RICHMOND — Virginia state Sen. Stephen H. Martin is so ga-ga in love that he issued a blast e-mail to supporters about his recent engagement and let news of it drop at a committee hearing.
Yet on Tuesday, Valentine’s Day, Martin was swept up in legislative pursuits. In Richmond, it was first and foremost crossover day.
At the crucial midpoint of the 60-day General Assembly session, the House and Senate had to pass their bills and send them on to the other chamber — or see them die.
That meant plowing through a mountain of legislation on matters as monumental as changing the state Constitution and as mundane as issuing yet another commemorative license plate. It also meant spending Feb. 14 seated in rows of wooden desks, not at a table for two.
“I’ve gotta do my job,” said Martin (R-Chesterfield), who vowed make it up to his fiancee. “I’ve already carried out some plans and there will be more.”
It would be easy for Virginia lawmakers to blow off Cupid entirely. But senators and delegates adopted the trappings of the day (and the piggybacking Breast Cancer Awareness Day) even as they waged a marathon do-or-die struggle over hundreds of pieces of legislation.
Sen. Frank W. Wagner (R-Virginia Beach) rose in a delicate pink tie to make a sternly worded pitch for changing the way Virginia taxes gasoline.
“We have failed miserably in transportation,” he said, urging passage of a measure to swap the flat, 17.5 cent-per-gallon levy that the state has imposed since the 1980s to one tied to the rate of inflation. (The bill passed.)
Other senators and delegates donned pink shirts, ties — even shorts — to mark the day, although you couldn’t prove it by Senate Majority Leader Thomas K. Norment Jr. (R-James City), who wears some shade of pink more often than not. Sen. L. Louise Lucas (D-Portsmouth) was the standout in a lace-trimmed red leather suit and a hat worthy of a royal wedding.
Legislative offices and the Capitol itself were festooned with enough paper hearts to pass for a kindergarten classroom. Lawmakers had candy, including special-edition Junior Mints with red centers, atop their polished desks.
They needed the sugar to fuel them through a day that could be described as a mad dash if avid runner and Senate Minority Leader Richard L. Saslaw (D-Fairfax) hadn’t noted that the race analogy was not quite apt.
“One, you’ve got a fixed amount of time. Here, we can stay here till all hours,” Saslaw said.
Legislators introduced 2,567 bills this session. The House and Senate had passed nearly 2,000, and three had already been signed by Gov. Robert F. McDonnell (R), before Tuesday. That still left hundreds in the pipeline, many of them hefty.
The House considered measures aimed at drug dealers and rapists, but also found time to authorize an Operation Desert Storm license plate and, while buzzing audibly, create a tax credit for beekeepers.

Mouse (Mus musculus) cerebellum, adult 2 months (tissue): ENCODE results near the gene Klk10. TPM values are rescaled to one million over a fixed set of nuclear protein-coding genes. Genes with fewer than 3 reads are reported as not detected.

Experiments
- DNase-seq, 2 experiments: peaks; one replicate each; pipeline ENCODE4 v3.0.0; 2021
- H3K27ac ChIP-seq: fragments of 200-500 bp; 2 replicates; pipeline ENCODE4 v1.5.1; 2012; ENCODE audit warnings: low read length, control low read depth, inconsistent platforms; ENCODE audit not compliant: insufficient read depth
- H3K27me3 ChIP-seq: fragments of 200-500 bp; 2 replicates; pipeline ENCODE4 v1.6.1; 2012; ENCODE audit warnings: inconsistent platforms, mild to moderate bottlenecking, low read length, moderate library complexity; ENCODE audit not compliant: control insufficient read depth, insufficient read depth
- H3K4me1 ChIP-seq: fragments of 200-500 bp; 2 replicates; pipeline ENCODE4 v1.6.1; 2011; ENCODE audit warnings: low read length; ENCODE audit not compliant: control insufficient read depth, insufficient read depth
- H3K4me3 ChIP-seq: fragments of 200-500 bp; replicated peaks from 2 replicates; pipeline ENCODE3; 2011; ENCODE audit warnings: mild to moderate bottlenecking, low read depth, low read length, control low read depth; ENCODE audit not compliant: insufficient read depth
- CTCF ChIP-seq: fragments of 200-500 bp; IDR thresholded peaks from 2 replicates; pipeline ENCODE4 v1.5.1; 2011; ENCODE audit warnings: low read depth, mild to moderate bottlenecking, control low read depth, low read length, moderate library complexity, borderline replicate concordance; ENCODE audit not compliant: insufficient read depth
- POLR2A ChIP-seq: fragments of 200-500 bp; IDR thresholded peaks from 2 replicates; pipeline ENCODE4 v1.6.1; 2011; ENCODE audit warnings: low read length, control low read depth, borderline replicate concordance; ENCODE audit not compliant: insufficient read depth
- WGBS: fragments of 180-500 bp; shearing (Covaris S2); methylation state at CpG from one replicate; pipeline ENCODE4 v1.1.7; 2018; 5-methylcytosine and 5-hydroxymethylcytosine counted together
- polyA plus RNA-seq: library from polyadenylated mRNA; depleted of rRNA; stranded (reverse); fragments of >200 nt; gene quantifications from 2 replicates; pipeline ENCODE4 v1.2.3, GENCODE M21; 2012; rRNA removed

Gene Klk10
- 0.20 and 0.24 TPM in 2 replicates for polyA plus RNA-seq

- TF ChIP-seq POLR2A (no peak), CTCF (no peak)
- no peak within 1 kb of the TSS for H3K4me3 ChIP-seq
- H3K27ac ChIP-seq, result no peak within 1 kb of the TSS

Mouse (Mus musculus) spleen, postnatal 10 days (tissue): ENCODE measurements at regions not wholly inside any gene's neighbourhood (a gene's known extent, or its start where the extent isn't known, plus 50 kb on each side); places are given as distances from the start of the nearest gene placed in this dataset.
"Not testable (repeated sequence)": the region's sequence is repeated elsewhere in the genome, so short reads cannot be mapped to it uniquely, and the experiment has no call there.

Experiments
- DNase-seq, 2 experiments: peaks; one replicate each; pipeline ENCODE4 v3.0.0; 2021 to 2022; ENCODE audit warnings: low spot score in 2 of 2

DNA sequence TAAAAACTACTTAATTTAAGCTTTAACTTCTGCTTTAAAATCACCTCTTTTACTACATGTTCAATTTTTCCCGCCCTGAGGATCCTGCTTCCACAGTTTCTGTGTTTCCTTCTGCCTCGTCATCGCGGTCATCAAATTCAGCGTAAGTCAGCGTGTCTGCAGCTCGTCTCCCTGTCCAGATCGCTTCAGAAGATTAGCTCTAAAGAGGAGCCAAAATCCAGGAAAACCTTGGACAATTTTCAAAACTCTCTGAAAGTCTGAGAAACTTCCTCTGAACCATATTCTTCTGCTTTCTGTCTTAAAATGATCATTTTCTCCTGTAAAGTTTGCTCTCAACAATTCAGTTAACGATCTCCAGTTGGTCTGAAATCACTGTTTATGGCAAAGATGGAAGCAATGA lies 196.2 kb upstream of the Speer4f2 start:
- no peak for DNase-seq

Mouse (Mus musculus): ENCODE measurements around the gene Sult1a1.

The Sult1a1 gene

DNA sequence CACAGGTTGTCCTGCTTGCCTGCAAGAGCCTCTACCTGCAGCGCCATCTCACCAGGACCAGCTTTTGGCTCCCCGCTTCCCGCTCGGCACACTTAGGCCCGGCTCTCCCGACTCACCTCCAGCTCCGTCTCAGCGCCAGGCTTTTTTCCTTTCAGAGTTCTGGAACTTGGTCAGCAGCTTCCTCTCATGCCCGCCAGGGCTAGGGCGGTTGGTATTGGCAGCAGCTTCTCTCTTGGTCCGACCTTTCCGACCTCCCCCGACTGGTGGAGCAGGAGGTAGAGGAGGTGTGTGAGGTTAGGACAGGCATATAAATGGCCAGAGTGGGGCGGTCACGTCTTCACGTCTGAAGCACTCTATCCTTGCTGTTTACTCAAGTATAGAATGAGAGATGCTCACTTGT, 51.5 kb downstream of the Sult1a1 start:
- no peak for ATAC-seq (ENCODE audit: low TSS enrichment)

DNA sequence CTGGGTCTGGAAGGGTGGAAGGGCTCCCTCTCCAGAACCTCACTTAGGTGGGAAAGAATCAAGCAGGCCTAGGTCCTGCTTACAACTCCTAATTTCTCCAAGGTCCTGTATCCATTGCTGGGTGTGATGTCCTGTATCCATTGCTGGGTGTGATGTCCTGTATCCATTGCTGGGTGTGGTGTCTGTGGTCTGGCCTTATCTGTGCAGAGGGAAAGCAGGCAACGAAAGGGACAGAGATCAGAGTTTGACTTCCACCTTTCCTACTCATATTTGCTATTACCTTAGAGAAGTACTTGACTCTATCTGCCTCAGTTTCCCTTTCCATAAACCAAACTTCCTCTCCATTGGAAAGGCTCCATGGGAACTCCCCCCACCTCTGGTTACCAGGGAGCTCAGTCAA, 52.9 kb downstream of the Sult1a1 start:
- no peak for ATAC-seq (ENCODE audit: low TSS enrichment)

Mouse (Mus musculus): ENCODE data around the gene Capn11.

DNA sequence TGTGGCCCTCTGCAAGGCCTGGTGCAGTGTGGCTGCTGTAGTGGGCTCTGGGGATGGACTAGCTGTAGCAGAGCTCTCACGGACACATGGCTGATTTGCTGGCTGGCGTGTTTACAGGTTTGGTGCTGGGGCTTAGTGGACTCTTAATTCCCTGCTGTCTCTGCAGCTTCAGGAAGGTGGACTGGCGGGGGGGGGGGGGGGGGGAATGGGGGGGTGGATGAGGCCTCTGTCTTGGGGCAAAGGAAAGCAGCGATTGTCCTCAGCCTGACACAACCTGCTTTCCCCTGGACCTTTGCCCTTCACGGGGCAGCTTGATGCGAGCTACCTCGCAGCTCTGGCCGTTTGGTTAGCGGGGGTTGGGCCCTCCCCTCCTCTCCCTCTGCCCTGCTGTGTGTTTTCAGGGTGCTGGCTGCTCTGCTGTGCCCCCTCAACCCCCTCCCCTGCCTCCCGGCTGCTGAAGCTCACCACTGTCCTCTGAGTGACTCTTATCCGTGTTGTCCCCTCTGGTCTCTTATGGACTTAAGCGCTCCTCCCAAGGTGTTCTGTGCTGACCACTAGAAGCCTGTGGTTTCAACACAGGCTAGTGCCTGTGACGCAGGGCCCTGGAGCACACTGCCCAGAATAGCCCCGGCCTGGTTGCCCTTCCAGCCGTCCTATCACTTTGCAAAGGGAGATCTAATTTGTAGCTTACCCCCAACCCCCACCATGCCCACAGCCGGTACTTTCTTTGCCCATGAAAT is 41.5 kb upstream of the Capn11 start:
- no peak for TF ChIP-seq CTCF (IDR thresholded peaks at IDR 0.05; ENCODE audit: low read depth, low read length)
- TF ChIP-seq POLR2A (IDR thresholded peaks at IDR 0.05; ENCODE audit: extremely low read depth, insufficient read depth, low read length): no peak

There was a similar mix in the upper chamber, where senators voted in favor of amending the state Constitution to protect property rights and against attaching right-to-work strings to Metro’s extension to Dulles International Airport. Sen. Janet D. Howell (D-Fairfax) said the latter would have imperiled “The most important project in Northern Virginia.”
Amid all that, the Senate also found time for some 40-year-old unfinished business. It passed the Equal Rights Amendment, which is three states shy of the 38 it needs for ratification. (The House killed it in committee, so Virginia is likely to remain one of the three holdouts.)
There was passion in the Capitol, but not the romantic kind. The tenor in the House was particularly sharp as lawmakers took up bills related to abortion and illegal immigration.
While debating a bill that would require women to get an ultrasound before an abortion, House Deputy Majority Leader C. Todd Gilbert (R-Shenandoah) set off abortion-rights advocates by declaring: “In the vast majority of these [abortion] cases, these are matters of lifestyle convenience.” He later said that he regretted his “insensitive” comment.
House Speaker William J. Howell (R-Stafford) admonished Del. Joseph D. Morrissey (D-Richmond) more than once after he said the House debate lacked integrity. “You’ve done this time and time again,’’ Howell said. “We’re not going to put up with that.”
Del. Jennifer L. McClellan (D-Richmond) took to Twitter: “Can we dial down the rhetoric in the Virginia House?”
Norment tried to use the holiday to prod senators into moving swiftly through the long agenda. “If we continue at this pace,” he declared just four bills into the session, “all of you will be canceling your plans this evening.”
About 100 members of the progressive group Virginia Organizing tried to leverage the holiday for its own purposes.
Wearing stickers that read, “The Virginia General Assembly Broke My Heart,” the activists handed out empty heart-shaped candy boxes to all 140 legislators.
Inside, in lieu of candy, was a note saying, “Disappointed? So are we! We want a General Assembly that works for All Virginians.”
The activists, who protested bills to restrict abortion rights, gay rights and voting rights, later rallied at the bell tower in Capitol Square. Having lost most of their battles, all they could do was sing: “Stop! In the Name of Love.”